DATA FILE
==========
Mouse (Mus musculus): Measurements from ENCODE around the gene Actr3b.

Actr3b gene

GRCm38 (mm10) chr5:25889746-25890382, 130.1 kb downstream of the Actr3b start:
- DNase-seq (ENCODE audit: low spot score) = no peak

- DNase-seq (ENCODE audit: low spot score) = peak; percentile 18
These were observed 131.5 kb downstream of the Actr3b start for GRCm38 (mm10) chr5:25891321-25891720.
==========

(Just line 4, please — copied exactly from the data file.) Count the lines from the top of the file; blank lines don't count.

- DNase-seq (ENCODE audit: low spot score) = no peak